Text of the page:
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This last decade, bonds have performed poorly, especially in Europe. So, many people wonder why they should have bonds in their portfolios.
I have never owned bonds. But I still like the idea of having safe assets in my portfolio. But bonds being what they are, what do we have left? Cash is still a safe asset, even safer than bonds. However, the returns are pretty bad.
Can you retire with a portfolio of stocks and cash? Let’s find out! In this article, I redo the results of the Trinity Study, using cash instead of bonds. The results are pretty surprising!
Cash vs Bonds
I am not talking about cash under your mattress. I am talking about cash in an interest-bearing bank account.
People generally use bonds in their portfolios to reduce volatility. Bonds are generally an essential part of asset allocation. However, you can also use cash for that. Historically, people have recommended not having cash in your portfolio because the returns are too low, and your cash would be eaten by inflation.
And indeed, the returns of cash are significantly lower than the returns of bonds. Historically, in the United States, cash has returned between two and three times lower returns than bonds.
On the other hand, cash is significantly less volatile than bonds. Again, in the United States, cash has never seen negative interest rates. It means that your cash cannot go down. However, bonds have seen significant declines in value in the past.
So, if the goal is to reduce volatility, would it not be interesting to use cash instead of bonds?
To find out, I have reproduced the results of the Trinity Study with both bonds and cash. So, we will see whether we should hold cash or bonds. If you want to know how I am doing these simulations, you can read how I updated the results of the Trinity Study.
I define success asthe retirement period with more than zero. It is a success with 1 USD or one million, no difference. And the success rate is the number of successes divided by the number of possible starting months.
30 years of retirement with cash
First, let’s start to see how several strategies with cash and bonds would fare for 30 years of retirement. Thirty years is the point at which these simulations become interesting. Below that, almost every strategy can last long enough.
We can observe a few things already:
- You need stocks in your retirement. Any portfolio with 100% bonds or 100% cash is bound to fail faster than 30 years, even with a low withdrawal rate.
- You need a reasonable withdrawal rate. After 5%, things start to go wrong pretty quickly.
So, let’s focus on 3% to 5% for our results:
We can already see better in this graph. It is interesting to note that most strategies do very well for 30 years. Thirty years is not a huge deal historically.
Let’s quickly look at the 100% bonds and 100% cash strategies. We can see that they do not fare well. The reason is that their returns are too low to overcome the withdrawals, even over 30 years.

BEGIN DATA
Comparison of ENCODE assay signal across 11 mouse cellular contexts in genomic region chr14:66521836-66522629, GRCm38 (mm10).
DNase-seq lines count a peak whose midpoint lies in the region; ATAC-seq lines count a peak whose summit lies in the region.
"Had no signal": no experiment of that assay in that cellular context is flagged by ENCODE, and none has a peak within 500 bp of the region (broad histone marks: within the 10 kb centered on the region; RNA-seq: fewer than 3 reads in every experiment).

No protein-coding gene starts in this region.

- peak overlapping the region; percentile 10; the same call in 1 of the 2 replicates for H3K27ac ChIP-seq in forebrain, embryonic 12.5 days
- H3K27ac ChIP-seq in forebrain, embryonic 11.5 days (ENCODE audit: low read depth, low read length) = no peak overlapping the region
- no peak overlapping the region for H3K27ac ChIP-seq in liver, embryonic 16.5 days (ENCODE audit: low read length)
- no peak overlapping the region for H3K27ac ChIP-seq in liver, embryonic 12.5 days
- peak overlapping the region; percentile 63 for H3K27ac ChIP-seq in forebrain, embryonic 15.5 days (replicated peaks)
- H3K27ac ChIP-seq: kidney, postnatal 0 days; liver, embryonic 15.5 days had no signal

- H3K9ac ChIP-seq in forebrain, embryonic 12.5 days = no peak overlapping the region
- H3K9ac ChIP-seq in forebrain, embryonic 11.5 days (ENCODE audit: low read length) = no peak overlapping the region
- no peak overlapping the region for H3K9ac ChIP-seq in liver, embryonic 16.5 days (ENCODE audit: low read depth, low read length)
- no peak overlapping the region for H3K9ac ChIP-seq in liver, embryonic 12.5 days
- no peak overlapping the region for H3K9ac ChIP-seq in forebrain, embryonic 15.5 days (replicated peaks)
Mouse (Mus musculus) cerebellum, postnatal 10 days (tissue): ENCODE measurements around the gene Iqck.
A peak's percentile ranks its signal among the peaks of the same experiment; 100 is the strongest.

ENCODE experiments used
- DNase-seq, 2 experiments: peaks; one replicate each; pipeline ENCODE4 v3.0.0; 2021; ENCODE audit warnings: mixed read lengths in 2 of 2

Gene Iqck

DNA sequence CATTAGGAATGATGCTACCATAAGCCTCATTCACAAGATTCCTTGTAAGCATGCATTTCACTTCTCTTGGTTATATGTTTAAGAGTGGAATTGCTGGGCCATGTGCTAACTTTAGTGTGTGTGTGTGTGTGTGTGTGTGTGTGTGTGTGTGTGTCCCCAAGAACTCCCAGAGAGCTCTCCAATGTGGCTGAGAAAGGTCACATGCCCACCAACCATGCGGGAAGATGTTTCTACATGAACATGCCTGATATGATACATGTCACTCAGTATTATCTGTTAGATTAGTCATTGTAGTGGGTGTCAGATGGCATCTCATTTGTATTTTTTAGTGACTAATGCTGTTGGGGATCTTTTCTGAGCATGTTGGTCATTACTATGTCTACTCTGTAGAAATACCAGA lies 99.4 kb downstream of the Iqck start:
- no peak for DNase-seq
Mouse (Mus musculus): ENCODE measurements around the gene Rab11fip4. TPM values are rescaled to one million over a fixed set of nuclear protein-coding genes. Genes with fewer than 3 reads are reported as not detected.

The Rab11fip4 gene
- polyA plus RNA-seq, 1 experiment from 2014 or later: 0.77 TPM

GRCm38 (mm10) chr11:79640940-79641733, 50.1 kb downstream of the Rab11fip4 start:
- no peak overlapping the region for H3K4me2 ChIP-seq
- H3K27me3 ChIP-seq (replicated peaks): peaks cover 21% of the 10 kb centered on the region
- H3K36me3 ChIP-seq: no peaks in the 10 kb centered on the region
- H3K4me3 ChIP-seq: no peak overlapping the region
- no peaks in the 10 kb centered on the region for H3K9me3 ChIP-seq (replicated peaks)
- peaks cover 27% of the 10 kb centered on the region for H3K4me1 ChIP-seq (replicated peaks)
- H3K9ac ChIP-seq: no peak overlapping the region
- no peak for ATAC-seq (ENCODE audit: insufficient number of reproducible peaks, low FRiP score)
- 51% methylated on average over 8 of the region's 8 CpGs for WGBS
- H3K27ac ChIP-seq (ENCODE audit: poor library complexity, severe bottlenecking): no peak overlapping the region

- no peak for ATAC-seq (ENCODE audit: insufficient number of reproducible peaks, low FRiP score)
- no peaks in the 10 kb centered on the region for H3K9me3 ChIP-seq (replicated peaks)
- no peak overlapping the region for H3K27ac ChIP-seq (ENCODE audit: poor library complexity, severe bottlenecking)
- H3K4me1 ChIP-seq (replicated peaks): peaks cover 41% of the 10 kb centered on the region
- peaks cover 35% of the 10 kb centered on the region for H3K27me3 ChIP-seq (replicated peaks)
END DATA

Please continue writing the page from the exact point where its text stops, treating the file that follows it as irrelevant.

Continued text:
But we can also observe one crucial thing: With a low withdrawal rate (below 4%), 100% cash performs significantly better than 100% bonds. On the other hand, with a higher withdrawal rate, 100% bonds start to perform better. This result shows that a low withdrawal rate needs low volatility while a high withdrawal rate needs higher returns.
However, even with a 3% withdrawal rate neither of these two portfolios without stocks would do better than 90%. So, let’s ignore them for now and see the other better.
At this point, any of the remaining strategies would do very well with a 3.5% withdrawal rate. Let’s see the success rates at a 4% withdrawal rate:
- 75% Bonds: 84.02%
- 50% Bonds: 93.80%
- 25% Bonds: 97.58%
- 75% Cash: 94.49%
- 50% Cash: 98.82%
- 25% Cash: 98.41%
- 100% Stocks: 97.65%
The 75% bonds portfolio seems too risky at this stage. But the other portfolios are doing quite well. It is extremely interesting to note that the best portfolio is 50% cash. I did not expect that! 25% cash is also quite good, slightly ahead of 100% stocks. Interestingly, none of the bond portfolios are doing better than investing fully in stocks.
But this shows that for 30 years of retirement, having either 25% or 50% cash was historically very interesting.
40 years of retirement with cash
However, 30 years is still short. We should see what happens with longer retirement periods. So, let’s start with 40 years of retirement.
Several portfolios are now having a harder time. The portfolios with 100% stocks and bonds are now failing hard.
Let’s get our first conclusion: Bonds and Cash should be coupled with stocks.
Let’s remove them to make the graphs easier to read.
The differences between the different portfolios are now more significant than before. The two portfolios with 75% cash and bonds are now significantly riskier.
Let’s compare all the successful strategies at a 4% withdrawal rate:
- 50% Bonds: 82.35%
- 25% Bonds: 89.56%
- 50% Cash: 87.38%
- 25% Cash: 92.92%
- 100% Stocks: 93.76%
Interestingly, all the cash portfolios perform better than the bond portfolios at this withdrawal rate. The 100% stocks portfolio is now the best due to its higher returns.
If we take a lower 3.5% withdrawal, we get an almost 100% success rate for 100% stocks, 25% bonds, 25% cash, and 50% cash. Interestingly, a 25% bonds portfolio would give a 100% success rate at a 3.5% withdrawal rate. However, the 50% bonds portfolio would perform significantly worse than the 50% cash.
50 years of retirement with cash
If you are planning an early retirement, 50 years is a good time to plan for. So, let’s compare our portfolios after 50 years.
Unless you plan to use a withdrawal rate lower than 3.5%, we should eliminate the portfolios with less than 50% stocks. Their success rates are too low. Usually, you should have at least 50% of stocks in your portfolio for retirement.
Even after 50 years, our principal portfolios perform very well at a 3.5% withdrawal rate. 50% bonds is probably too risky there, but 50% cash is performing great.
At a 4% withdrawal rate, things are starting to look risky:
- 50% Bonds: 73.84%
- 25% Bonds: 84.24%
- 50% Cash: 76.40%
- 25% Cash: 86.30%
- 100% Stocks: 89.68%
None of the portfolios achieve a 90% success rate. The 100% stocks and the 25% cash portfolios are still doing okay. It is pretty interesting, though, that cash is still ahead of bonds, even over 50 years.